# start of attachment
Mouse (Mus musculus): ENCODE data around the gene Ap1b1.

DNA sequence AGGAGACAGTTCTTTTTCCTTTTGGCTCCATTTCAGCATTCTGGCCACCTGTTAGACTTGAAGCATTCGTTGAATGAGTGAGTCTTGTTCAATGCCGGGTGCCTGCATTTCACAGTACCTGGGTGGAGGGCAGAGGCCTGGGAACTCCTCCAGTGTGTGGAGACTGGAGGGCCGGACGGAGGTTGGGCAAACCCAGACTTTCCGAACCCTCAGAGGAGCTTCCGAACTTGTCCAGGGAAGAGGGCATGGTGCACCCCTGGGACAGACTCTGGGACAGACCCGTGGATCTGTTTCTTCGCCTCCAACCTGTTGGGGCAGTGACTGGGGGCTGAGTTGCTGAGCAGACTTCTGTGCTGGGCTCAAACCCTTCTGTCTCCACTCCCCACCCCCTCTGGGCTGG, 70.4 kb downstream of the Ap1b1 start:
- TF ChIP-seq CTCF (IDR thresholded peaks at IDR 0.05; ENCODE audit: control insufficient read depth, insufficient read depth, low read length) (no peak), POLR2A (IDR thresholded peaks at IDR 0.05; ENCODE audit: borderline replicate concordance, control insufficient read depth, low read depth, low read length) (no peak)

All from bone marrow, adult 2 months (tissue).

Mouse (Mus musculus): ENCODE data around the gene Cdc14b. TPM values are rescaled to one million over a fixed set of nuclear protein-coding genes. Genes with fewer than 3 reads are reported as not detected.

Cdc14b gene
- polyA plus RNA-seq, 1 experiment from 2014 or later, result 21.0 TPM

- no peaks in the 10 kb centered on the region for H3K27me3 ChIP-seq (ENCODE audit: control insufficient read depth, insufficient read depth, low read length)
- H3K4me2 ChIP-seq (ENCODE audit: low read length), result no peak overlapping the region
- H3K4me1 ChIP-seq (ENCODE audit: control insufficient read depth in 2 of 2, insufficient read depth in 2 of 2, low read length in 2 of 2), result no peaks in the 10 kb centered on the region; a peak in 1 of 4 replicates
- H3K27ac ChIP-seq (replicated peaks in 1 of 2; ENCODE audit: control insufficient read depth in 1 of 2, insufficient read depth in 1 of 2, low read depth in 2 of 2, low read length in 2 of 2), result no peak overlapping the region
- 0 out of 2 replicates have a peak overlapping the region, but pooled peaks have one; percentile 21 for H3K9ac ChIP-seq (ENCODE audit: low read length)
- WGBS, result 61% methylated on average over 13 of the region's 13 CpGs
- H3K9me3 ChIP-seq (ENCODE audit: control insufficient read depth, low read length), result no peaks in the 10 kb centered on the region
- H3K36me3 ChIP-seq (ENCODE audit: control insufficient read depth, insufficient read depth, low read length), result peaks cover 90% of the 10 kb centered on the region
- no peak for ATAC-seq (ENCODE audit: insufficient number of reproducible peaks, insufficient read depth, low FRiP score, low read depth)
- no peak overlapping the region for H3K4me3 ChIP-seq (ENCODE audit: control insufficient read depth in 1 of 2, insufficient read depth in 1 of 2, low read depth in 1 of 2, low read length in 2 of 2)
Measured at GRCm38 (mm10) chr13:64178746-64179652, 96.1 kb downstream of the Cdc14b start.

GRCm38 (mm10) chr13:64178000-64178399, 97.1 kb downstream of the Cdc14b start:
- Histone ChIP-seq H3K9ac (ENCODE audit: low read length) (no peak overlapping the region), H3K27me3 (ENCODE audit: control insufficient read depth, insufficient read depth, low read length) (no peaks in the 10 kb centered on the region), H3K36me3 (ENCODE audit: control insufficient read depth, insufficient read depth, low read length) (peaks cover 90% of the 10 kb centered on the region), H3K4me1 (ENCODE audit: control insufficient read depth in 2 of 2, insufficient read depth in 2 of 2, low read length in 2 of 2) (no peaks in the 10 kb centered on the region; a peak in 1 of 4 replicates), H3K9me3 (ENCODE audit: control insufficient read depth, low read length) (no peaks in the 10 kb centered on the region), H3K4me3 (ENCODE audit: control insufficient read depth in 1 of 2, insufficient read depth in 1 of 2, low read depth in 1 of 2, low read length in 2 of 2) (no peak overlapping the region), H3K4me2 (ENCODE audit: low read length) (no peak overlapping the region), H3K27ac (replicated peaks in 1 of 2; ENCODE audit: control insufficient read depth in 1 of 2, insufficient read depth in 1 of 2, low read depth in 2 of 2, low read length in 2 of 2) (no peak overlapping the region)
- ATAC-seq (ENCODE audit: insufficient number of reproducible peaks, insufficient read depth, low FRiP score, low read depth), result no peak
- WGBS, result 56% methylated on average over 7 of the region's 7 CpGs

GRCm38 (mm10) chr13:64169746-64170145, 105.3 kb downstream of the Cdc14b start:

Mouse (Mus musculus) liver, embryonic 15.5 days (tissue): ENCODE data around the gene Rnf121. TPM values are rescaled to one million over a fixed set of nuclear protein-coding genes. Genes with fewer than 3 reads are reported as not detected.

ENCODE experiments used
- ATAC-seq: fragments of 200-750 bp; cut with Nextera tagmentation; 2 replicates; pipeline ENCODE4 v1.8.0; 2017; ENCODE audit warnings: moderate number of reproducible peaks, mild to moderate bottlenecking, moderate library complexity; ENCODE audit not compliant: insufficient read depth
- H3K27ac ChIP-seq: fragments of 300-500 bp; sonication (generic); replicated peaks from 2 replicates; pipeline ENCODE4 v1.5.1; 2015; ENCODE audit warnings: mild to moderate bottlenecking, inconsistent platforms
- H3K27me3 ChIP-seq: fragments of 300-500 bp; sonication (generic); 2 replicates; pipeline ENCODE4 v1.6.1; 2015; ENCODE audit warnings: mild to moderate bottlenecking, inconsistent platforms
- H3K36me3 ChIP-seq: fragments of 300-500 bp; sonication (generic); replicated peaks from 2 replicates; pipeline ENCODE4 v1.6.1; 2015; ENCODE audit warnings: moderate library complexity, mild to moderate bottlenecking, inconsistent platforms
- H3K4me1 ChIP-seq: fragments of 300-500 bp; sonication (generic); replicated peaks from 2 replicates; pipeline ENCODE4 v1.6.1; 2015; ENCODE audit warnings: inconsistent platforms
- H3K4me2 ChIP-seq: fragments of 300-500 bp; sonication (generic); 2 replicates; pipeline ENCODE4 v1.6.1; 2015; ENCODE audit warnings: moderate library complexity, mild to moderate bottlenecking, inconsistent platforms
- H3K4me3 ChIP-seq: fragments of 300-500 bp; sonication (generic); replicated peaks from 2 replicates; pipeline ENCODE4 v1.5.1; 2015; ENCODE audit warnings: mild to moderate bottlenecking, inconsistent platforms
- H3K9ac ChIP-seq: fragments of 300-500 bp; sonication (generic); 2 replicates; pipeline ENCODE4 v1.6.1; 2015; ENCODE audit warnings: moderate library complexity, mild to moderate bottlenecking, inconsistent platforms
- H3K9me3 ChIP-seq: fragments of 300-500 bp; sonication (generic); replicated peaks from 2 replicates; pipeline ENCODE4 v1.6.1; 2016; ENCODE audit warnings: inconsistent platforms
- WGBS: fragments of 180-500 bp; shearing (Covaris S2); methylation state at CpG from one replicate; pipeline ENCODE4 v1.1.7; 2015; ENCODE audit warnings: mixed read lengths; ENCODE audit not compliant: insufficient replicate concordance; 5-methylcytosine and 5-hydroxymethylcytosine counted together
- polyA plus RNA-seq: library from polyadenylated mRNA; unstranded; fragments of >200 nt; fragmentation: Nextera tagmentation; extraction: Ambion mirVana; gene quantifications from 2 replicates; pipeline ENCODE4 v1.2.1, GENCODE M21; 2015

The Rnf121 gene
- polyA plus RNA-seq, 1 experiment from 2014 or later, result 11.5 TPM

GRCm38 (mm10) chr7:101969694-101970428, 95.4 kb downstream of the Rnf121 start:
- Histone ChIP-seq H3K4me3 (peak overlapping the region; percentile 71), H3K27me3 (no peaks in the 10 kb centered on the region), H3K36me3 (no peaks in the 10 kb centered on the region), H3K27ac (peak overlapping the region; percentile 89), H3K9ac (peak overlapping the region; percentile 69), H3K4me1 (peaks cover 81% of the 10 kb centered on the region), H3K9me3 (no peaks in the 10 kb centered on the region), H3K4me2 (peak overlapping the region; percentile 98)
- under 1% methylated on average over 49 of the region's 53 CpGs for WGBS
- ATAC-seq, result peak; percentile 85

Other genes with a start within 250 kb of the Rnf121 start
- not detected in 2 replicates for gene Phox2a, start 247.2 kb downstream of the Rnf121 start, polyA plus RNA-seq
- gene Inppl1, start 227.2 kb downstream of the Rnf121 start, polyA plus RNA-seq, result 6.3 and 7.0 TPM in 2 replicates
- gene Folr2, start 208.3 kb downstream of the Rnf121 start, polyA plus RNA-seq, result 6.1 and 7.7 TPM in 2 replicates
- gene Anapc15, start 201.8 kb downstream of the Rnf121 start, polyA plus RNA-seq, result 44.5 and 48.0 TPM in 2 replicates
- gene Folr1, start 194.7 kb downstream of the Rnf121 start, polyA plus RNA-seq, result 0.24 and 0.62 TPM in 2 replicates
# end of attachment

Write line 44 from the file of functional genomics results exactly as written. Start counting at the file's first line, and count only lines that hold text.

- not detected in 2 replicates for gene Phox2a, start 247.2 kb downstream of the Rnf121 start, polyA plus RNA-seq